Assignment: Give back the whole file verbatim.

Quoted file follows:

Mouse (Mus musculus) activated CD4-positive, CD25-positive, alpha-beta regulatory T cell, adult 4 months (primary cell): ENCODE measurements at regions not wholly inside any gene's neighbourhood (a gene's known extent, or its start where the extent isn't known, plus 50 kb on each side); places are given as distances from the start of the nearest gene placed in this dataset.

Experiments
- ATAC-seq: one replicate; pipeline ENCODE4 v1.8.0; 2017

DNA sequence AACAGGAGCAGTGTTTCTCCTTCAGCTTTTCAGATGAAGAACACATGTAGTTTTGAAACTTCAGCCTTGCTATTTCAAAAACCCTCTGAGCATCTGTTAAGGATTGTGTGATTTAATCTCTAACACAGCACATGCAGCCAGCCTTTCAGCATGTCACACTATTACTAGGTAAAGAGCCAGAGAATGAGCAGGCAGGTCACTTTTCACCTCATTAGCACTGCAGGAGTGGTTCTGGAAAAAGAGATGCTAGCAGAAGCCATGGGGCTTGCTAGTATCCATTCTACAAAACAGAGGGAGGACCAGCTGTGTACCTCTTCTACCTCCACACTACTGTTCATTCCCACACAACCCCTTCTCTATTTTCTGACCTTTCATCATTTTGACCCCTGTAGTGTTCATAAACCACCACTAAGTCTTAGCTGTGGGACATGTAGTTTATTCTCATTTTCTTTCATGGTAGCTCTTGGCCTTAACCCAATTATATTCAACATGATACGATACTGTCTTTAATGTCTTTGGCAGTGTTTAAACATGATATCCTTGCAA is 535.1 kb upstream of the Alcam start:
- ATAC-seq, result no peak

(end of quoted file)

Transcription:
Mouse (Mus musculus) activated CD4-positive, CD25-positive, alpha-beta regulatory T cell, adult 4 months (primary cell): ENCODE measurements at regions not wholly inside any gene's neighbourhood (a gene's known extent, or its start where the extent isn't known, plus 50 kb on each side); places are given as distances from the start of the nearest gene placed in this dataset.

Experiments
- ATAC-seq: one replicate; pipeline ENCODE4 v1.8.0; 2017

DNA sequence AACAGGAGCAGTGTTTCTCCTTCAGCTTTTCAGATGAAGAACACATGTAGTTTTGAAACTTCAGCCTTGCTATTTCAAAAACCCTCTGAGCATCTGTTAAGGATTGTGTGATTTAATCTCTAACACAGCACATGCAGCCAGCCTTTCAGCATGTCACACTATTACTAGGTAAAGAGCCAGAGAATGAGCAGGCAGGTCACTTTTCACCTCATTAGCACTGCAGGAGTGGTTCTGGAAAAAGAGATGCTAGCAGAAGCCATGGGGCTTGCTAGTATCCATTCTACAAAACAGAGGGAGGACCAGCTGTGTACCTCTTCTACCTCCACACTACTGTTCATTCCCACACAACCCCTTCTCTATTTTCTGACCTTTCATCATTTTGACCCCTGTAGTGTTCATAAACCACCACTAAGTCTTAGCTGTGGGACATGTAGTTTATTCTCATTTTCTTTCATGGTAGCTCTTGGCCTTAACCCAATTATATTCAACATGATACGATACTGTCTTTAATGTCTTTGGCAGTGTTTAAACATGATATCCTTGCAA is 535.1 kb upstream of the Alcam start:
- ATAC-seq, result no peak